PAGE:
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Thought for the Day: The One B'Di'Avad That Is L'Chatchila

Let's say Bob walks into a 7-11, brandishing a revolver, and demands a Big Gulp size slurpee; which the clerk nervously gives him.  Stan walks into a different 7-11, also brandishing a revolver, and demands $3.00 from the till.  The clerk nervously gives Stan the money and Stan makes his getaway.  Stan drives to yet another 7-11, walks in, and asks, "May I please have a large slurpee?"  Stan gets his slurpee, pays the clerk, says "Keep the change!", and walks out calmly and very happy.

Question: Does Bob own his slurpee?  Answer: No, he has a stolen slurpee in his possession.  What about if Stan asks you about his slurpee?  "Slurpee!? You aren't allowed to commit armed robbery in the first place!", you opine.  "I didn't ask that", says Stan (rolling his eyes), "I know that l'chatchila I am not allowed to steal the money; I didn't ask that.  I am asking if, b'di'avad, I own the slurpee."  "Well... yes, now that you have paid the cashier at the second store with money -- even though the money was stolen and you weren't allowed to steal it in the first place -- you do own the slurpee."  "Man," says Stan, "You really need to learn not to give mussar all the time.  Even you admit that I legally own this slurpee, and that's all I asked.  Sheesh!"

Am I being too subtle here?  "b'di'avad" is not the question you should be asking l'chatchila.  However, I have found one case where b'di'avad is l'chatchila.  Here goes.  There is a general rule that something used in mitzvah observance should be made by someone who is m'tzuva in that mitzvah.  For example, making a sukkah should, l'chatchila, be done by a Jewish man over the age of 13.  He can get help, but it is preferable that he do the actual construction.  Another case is tzitzis.  Tzitzis should, l'chatchila, be tied onto the garment by a male Jew over the age of 13.  If a goy makes them, they are pasul -- even b'di'avad, even if a Jew is standing over him to be sure he has the correct intentions.  In fact, the tzitzis would have to be untied and then re-tied to the garment to make it kosher.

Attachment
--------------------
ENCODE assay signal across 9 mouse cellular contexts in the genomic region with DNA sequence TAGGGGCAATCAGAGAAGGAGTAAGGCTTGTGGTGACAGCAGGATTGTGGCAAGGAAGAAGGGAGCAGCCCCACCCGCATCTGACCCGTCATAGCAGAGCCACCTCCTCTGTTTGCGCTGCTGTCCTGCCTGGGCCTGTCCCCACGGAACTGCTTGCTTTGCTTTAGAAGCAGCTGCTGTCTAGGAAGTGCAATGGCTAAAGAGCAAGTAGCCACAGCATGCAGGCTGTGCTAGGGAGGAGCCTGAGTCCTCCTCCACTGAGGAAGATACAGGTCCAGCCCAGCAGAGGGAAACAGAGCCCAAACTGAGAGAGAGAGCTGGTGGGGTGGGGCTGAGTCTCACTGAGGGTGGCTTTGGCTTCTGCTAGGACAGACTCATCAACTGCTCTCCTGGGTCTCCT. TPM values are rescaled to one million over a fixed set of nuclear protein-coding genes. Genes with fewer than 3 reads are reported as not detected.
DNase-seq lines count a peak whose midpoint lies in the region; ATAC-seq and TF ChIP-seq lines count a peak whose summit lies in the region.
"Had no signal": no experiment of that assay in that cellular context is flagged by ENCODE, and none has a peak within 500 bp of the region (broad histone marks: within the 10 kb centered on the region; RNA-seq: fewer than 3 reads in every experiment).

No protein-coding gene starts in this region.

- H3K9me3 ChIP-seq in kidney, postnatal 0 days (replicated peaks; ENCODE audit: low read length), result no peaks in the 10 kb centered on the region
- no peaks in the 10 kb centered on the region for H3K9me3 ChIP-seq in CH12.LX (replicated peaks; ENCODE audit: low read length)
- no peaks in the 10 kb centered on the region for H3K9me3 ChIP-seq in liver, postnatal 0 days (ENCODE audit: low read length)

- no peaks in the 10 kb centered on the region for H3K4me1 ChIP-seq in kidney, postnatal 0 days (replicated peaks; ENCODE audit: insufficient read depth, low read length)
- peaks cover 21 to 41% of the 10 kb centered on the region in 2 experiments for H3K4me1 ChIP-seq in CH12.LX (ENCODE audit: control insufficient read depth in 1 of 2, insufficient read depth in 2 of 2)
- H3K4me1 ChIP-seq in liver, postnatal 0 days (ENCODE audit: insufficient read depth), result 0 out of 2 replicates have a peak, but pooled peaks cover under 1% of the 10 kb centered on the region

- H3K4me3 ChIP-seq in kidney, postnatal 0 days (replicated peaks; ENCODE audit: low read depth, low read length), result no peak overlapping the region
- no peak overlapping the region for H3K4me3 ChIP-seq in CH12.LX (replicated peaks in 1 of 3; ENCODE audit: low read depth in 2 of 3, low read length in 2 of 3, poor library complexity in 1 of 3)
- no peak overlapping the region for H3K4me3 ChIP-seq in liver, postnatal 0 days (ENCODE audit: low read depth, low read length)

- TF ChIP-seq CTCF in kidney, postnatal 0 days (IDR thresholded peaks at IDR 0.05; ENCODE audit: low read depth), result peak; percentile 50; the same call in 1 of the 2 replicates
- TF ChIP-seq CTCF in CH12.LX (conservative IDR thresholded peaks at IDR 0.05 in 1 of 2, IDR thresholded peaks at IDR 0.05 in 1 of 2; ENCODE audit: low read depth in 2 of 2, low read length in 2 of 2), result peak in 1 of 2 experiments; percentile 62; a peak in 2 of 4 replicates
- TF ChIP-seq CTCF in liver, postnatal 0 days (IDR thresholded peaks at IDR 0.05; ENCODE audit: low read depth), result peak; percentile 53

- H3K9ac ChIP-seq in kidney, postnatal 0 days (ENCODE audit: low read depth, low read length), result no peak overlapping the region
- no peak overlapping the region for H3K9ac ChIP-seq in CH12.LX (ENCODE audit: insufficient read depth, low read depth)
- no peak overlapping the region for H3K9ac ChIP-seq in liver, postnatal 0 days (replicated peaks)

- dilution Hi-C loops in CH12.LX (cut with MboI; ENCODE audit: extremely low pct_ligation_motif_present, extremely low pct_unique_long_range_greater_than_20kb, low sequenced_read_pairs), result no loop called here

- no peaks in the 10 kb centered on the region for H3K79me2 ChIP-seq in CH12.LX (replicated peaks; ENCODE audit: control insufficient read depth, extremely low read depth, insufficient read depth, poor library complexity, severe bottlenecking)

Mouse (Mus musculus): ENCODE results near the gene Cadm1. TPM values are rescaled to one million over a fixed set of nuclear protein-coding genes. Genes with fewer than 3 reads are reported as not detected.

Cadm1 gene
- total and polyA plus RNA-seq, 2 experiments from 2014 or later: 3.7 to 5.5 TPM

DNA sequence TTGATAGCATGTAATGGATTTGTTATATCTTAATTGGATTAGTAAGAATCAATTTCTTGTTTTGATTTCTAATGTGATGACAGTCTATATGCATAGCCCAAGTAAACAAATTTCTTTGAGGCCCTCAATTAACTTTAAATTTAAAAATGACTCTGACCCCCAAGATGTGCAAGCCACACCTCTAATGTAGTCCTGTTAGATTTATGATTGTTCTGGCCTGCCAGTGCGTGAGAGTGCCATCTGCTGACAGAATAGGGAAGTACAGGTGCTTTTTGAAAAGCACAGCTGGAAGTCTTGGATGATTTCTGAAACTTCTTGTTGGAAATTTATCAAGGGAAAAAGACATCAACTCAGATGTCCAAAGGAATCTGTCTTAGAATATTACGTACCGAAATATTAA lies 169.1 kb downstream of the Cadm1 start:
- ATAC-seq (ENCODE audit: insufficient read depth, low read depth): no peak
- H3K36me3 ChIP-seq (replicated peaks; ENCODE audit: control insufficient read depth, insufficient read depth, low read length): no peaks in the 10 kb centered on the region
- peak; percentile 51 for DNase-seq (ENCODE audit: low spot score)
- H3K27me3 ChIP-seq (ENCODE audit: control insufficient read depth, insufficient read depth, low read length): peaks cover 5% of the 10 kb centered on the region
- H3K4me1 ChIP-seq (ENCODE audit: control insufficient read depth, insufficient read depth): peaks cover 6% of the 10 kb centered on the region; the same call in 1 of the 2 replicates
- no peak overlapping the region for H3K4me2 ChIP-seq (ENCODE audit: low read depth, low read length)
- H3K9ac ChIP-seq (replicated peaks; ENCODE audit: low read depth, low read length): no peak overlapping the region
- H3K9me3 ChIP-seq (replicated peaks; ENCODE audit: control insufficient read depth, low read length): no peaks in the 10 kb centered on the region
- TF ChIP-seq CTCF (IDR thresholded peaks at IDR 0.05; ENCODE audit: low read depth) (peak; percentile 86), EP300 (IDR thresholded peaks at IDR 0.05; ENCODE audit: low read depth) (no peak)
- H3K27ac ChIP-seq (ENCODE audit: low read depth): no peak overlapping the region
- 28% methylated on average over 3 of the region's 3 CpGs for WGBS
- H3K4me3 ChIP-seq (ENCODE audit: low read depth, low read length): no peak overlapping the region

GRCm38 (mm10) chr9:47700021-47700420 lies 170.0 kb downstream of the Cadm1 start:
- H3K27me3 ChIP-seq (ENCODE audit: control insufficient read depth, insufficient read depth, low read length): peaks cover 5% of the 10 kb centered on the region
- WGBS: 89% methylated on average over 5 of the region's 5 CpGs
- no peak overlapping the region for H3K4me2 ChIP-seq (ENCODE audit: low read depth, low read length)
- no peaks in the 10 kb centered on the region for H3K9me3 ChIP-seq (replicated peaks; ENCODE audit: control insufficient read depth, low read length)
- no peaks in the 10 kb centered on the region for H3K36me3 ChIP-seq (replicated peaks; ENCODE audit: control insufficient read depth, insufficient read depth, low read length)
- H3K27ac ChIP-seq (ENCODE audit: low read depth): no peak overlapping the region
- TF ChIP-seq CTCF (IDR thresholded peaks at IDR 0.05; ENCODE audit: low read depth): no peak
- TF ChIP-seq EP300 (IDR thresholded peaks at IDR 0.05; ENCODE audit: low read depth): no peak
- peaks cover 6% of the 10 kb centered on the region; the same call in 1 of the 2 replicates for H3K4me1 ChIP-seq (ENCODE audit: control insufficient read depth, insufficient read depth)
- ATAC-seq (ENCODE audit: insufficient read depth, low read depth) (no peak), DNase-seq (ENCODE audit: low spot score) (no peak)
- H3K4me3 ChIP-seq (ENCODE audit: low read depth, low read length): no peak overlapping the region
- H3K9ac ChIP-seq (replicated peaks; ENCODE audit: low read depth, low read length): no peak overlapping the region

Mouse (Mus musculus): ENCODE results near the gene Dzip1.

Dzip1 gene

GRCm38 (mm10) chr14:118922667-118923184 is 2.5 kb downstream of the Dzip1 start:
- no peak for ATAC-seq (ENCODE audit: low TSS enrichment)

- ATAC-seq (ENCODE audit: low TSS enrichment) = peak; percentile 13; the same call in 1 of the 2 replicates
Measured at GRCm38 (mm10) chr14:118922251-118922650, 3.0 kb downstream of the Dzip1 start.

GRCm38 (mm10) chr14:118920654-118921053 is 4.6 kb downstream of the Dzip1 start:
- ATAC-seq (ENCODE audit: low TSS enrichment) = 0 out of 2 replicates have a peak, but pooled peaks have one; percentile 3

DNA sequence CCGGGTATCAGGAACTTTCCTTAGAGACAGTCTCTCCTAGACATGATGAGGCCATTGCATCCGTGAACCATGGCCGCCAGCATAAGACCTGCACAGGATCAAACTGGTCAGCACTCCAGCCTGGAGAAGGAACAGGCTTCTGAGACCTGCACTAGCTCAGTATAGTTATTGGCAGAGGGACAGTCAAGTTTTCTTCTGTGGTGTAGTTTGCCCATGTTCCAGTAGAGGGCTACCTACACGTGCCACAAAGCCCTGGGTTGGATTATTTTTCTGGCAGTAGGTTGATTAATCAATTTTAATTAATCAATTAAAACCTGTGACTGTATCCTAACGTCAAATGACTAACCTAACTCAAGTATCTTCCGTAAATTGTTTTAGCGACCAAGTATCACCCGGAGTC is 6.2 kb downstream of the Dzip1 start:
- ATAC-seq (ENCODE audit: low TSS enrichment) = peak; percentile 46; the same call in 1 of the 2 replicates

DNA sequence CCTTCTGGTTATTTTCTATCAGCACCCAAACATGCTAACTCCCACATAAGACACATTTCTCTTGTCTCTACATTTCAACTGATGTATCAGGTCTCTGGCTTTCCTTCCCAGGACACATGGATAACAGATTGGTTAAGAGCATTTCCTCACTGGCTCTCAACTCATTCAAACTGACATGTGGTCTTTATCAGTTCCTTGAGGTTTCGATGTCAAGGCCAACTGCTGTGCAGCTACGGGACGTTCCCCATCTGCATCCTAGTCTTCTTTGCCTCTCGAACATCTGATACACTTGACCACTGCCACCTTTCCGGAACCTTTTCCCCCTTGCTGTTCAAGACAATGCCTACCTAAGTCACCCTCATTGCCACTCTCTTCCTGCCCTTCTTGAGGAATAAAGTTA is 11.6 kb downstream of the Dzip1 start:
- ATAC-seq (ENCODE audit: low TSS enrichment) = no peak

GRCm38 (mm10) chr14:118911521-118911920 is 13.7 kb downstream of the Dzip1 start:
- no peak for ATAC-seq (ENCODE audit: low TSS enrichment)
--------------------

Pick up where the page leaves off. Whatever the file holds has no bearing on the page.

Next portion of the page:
If a woman makes them, they are kosher b'di'avad, even if she makes them by herself (we believe her that she has the appropriate kavanos).

What about a Jewish boy?  If he is making them for a gadol and a gadol is standing over him, they kosher l'chatchila.  If he is making them by himself for a gadol, however, they are pasul; even b'di'avad.  We do not believe him that he had the right kavanos; they would need to be untied and re-attached properly.  (Mishna Brura on siman 14, syef 1, sk 4)  However, everyone agrees that a Jewish boy who is of educable age (6 - 8, depending on the boy), may l'chatchila tie tzitzis on a garment for himself; it is even laudable.  Moreover, when he turns 13, he does not have to untie those tzitzis (that were made by a koton); even l'chatchila he may continue wearing (with some pride, I would say) those tzitzis. (Biur Halacha, there, dh l'hatzrich anashim; it's the first one on that siman.)

There you have it.  The one b'di'avad that is l'chatchila.  The rest?  See above.

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